Life Stages Planning


Intro TBD

Whether you're a first time parent or a seasoned pro, there's always something new to discover. Having children teaches us that there will often be an element of the unexpected in life, but when you set your family up to handle those surprises, you're more likely to enjoy the perks of being a parent. They will throw plenty at you, so be prepared!

  Costs of Parenthood  

Many looming questions will inevitably arise when bringing a child into the world and transitioning into parenthood. How much will it cost to deliver the baby, or how much will it cost to stay in the hospital if a C-section is needed? Once the baby arrives, how much will I need to spend on baby clothes, food, and diapers? And the questions do not end there…

As the child grows older, there will, of course, be many more expenses that will likely grow in scope and price. For example, how do you save enough to cover daycare services, or how do you decide if a private school is in your budget? There are many questions to ponder—all the way through helping your kid(s) with college!

This is why we have created a benchmarking guide detailing the average costs associated with parenthood, which in turn will help parents better budget their household expenses.

Download Cost Guide >>

  Evaluating Health Insurance  




FSAs allow you to contribute pre-tax money from your paychecks and pay for medical expenses or dependent care. In addition, the full amount you intend to contribute over the year is available for your use immediately even if the year is not over.


You are required to spend what you put into the account within the “Benefit Period” (January 1st and ends March 15th of the following year) or lose the money you put in.

  Life & Disability Insurance  

To determine the appropriate amount of coverage, ask yourself these questions: 

What are my financial goals and obligations (i.e. mortgage college education, etc.)?

What financial resources are currently available?

In the event that you die, what will be the impact on your family’s financial position? Any gaps?

  Estate Planning  

Ensure accounts are titled properly:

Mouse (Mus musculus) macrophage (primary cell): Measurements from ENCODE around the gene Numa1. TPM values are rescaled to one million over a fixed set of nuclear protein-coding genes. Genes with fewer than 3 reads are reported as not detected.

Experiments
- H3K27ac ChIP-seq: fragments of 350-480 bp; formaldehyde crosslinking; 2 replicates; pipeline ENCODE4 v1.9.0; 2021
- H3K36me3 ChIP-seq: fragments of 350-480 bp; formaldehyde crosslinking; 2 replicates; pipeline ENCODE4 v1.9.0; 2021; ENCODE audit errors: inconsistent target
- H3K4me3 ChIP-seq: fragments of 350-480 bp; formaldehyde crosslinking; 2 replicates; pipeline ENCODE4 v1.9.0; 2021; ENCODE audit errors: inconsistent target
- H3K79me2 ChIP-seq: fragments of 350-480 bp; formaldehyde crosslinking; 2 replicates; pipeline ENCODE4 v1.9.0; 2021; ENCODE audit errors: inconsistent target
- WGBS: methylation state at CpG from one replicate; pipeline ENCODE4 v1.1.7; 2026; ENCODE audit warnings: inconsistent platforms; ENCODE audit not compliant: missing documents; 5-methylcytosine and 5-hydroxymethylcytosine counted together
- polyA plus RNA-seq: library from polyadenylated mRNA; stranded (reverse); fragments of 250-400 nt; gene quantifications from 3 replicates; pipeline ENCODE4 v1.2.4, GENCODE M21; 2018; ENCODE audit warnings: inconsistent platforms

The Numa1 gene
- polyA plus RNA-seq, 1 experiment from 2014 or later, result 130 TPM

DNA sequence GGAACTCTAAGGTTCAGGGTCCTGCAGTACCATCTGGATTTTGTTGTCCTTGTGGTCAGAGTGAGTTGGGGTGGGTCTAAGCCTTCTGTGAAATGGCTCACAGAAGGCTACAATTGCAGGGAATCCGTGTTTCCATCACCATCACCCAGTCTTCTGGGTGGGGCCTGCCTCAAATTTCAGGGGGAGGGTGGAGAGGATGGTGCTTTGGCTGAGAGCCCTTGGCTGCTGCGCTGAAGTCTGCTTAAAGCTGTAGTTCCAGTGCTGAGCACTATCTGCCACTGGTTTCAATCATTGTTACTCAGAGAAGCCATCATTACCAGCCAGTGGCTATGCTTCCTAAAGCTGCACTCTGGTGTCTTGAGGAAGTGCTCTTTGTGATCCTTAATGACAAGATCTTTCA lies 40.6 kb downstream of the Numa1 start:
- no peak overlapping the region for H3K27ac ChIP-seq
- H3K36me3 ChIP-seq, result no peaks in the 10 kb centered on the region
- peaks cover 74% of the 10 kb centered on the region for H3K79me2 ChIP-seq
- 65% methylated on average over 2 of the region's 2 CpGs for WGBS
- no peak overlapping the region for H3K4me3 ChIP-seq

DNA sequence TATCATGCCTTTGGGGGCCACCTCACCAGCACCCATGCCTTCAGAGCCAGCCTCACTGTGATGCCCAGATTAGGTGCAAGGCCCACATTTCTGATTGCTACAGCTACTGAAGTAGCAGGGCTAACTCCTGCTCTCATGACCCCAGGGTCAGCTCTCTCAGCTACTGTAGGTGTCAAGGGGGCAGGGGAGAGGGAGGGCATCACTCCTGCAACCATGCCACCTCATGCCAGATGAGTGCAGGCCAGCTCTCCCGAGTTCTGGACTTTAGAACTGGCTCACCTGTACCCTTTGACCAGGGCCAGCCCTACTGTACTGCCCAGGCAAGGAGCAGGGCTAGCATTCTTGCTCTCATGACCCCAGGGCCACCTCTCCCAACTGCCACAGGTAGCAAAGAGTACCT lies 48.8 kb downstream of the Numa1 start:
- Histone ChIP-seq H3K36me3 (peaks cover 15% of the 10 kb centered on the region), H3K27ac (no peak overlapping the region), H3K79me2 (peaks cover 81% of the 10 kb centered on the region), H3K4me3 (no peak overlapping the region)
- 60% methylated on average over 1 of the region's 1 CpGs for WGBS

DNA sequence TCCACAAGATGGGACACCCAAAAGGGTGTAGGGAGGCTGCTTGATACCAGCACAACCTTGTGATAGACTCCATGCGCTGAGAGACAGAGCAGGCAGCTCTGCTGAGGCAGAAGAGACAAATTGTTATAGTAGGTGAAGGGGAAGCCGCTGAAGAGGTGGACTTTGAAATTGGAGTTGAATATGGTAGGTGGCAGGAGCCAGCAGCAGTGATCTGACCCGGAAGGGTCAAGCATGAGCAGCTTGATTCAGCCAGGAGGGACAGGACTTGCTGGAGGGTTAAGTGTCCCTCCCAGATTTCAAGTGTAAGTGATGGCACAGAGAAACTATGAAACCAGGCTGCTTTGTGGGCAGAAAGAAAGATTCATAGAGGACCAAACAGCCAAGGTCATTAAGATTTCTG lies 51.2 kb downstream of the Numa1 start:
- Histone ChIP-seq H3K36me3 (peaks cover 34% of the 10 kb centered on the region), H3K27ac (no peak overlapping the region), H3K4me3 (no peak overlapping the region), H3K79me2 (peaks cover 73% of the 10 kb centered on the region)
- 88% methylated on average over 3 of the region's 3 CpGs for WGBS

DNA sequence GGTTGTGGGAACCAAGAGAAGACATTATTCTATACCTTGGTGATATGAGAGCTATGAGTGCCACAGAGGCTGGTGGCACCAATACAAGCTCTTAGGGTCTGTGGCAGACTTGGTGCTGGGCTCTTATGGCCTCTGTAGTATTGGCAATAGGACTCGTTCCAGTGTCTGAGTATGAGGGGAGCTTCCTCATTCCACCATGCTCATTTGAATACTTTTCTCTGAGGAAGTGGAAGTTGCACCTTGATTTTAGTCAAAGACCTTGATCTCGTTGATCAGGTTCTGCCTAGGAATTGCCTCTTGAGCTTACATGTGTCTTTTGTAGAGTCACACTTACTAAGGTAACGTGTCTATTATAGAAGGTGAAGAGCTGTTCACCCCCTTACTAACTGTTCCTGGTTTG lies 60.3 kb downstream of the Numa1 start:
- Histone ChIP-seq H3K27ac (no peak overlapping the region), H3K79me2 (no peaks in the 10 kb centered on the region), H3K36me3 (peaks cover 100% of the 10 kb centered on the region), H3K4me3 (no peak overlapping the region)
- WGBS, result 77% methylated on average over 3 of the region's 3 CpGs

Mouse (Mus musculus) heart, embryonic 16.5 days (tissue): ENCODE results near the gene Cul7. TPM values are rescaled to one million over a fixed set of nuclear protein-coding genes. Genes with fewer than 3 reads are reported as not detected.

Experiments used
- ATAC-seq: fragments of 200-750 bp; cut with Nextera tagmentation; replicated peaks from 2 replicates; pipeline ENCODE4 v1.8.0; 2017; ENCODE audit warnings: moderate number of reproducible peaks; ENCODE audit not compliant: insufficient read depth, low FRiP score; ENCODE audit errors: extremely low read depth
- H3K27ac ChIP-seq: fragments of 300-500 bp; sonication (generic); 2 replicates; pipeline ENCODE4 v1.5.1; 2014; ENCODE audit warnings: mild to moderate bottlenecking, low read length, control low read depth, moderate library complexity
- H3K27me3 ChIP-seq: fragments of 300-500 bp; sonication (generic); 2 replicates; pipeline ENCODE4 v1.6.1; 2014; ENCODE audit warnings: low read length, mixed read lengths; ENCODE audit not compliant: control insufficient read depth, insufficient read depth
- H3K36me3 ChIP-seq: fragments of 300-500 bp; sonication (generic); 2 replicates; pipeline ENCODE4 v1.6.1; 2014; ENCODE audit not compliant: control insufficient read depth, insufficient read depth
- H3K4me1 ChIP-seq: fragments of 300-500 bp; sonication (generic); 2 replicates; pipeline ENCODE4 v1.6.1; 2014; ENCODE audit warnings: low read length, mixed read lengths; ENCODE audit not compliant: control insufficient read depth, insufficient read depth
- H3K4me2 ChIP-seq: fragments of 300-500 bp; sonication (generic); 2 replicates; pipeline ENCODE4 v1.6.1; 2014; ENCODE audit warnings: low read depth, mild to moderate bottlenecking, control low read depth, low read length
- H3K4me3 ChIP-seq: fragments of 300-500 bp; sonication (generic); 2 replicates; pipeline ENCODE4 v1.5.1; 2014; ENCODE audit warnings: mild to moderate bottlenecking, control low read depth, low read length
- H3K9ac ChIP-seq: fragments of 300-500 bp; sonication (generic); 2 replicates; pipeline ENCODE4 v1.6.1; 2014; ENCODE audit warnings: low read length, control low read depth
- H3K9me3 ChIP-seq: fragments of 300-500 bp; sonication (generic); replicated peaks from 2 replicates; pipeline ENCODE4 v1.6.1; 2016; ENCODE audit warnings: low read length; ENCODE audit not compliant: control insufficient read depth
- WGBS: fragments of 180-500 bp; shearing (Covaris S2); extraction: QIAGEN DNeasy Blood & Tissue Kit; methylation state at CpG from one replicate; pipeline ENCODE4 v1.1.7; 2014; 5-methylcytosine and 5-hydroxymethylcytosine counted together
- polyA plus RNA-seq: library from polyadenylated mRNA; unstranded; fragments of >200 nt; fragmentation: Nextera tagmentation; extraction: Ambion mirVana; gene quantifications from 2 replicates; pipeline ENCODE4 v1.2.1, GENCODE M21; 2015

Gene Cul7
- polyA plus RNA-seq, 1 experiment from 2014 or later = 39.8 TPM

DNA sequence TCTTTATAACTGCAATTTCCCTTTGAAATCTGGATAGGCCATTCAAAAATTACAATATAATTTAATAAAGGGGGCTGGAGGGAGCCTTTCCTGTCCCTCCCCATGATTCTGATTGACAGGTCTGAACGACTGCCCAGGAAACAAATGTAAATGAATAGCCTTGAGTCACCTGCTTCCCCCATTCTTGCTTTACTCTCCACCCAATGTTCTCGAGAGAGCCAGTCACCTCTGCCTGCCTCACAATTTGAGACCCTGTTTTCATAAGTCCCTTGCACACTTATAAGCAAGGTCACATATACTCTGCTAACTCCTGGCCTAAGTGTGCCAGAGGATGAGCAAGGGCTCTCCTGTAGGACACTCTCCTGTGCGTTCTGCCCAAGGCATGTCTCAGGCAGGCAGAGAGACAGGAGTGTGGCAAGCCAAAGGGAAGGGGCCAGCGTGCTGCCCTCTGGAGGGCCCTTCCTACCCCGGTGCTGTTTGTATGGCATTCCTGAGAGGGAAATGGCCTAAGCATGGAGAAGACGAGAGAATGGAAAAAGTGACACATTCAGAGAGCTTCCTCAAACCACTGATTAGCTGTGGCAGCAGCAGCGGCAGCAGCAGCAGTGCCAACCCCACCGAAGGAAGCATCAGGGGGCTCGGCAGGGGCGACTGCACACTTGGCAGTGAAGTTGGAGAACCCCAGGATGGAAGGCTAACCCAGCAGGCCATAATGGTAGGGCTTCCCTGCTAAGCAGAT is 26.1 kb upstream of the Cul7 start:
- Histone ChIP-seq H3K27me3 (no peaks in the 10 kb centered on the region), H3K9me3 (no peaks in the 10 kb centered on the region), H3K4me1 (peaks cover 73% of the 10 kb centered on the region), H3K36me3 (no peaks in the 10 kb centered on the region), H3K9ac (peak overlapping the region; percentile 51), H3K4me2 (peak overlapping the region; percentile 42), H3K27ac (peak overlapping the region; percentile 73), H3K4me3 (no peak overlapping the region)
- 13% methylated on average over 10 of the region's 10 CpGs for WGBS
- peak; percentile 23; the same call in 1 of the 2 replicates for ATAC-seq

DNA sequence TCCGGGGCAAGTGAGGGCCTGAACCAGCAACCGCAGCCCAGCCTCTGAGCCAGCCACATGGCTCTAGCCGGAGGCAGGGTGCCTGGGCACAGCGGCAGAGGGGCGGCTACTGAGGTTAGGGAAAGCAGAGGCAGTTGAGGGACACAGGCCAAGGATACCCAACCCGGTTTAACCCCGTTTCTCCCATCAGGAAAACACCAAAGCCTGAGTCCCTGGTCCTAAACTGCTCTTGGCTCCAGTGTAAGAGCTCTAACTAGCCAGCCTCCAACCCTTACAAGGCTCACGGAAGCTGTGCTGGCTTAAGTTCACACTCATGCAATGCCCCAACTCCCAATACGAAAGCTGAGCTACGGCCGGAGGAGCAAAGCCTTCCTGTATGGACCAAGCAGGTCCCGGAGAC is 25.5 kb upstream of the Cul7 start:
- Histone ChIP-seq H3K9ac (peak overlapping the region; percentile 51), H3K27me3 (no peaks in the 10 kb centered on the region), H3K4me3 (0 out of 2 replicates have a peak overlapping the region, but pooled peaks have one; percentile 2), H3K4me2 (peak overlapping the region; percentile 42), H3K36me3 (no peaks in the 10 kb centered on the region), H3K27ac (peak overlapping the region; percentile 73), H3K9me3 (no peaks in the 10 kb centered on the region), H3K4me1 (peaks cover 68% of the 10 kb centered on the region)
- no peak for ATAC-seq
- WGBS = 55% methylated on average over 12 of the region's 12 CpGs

• Expedites transition of assets during a difficult time

  • Reduces probate cost to surviving spouse

  • Marital deduction allows the spouse to bypass paying the estate tax

    • ​Applies to estates greater than $11.49

  Retirement Accounts  



These accounts have tax advantages, allowing your contributions to reduce taxable income and grow tax deferred.


There are 401(k) contribution limits in place and exceeding the limit means you’ll be taxed on your savings when it’s time to withdraw them.



Traditional IRA

  • Uses pretax contributions, similar to a 401(k), and you are taxed when you use the money years down the road

  • Non-Deductible

  • After-tax contributions that grow tax deferred

  • Gains above original basis are subject to income tax when distributions commence

  • LIFO tax treatment with distributions

  • Gain portion of the IRA balance is Roth IRA taken out before invested monies

Roth IRA

  • You pay your taxes upfront, the contributions are allowed to grow tax-free and you can withdraw without worrying about taxation on the back end.

  • Disadvantages: Not everyone qualifies for a Roth IRA (there are income requirements). In addition, there are limitations on annual IRA contribution amounts based on particular factors, including your age and income.

  Saving for Higher Education 

529 Investment Savings Plan:

  • Proceeds can be used toward qualified educational expenses including tuition, room & board, and books

  • Funded with after-tax dollars that grow tax deferred

  • Growth can be withdrawn tax-free when used for qualified education expenses

  • Ability to reassign beneficiary

  • Anyone can contribute

  • 10% IRS penalty applies on growth withdrawn if not used for qualified education expenses


529 Pre-paid Tuition Plan:

This option allows you to “lock in” tuition costs today and avoid the annual tuition increases, which, according to the College Board, are growing at an average of 5% per year

UTMA/ UGMA Custodial Accounts:

  • Parents maintain control of assets until child reaches age of majority (18), but the child is the owner of the funds

  • Once child reaches 18 they have sole control of the money

    • Risk if not using the funds for college

  • Earnings taxed at child’s lower income tax rate

    • Kiddie tax is a potential unintended consequence

    • Capital gains and dividends taxed

    • Non-education spending is not subject to the 10% IRS penalty like 529 plans


Dual Purpose Savings Strategies:

Roth IRA

  • Good supplemental alternative, especially if other accounts are on target to satisfy retirement goals

  • Contributions can be withdrawn at any point without paying taxes or penalties

  • Earning grow tax deferred and can be withdrawn tax-free after 59 1/2

Brokerage account

After tax investments

  • Bonds subject to income tax

  • Stocks and equity funds subject to capital gains and dividends tax rates

  • Better flexibility

    • Funds can be earmarked for multiple purposes

    • Can repurpose the money without being “boxed in” (example: College scholarship reduces the need to fund education expenses)


Coverdell ESA:

  • Income limits apply to who is eligible to contribute

  • Contributions limited to $2,000 per year per beneficiary


Series EE Bonds:

  • Earnings avoid income taxation if bondholder made purchase after age 24, and income is at or below phase-out range



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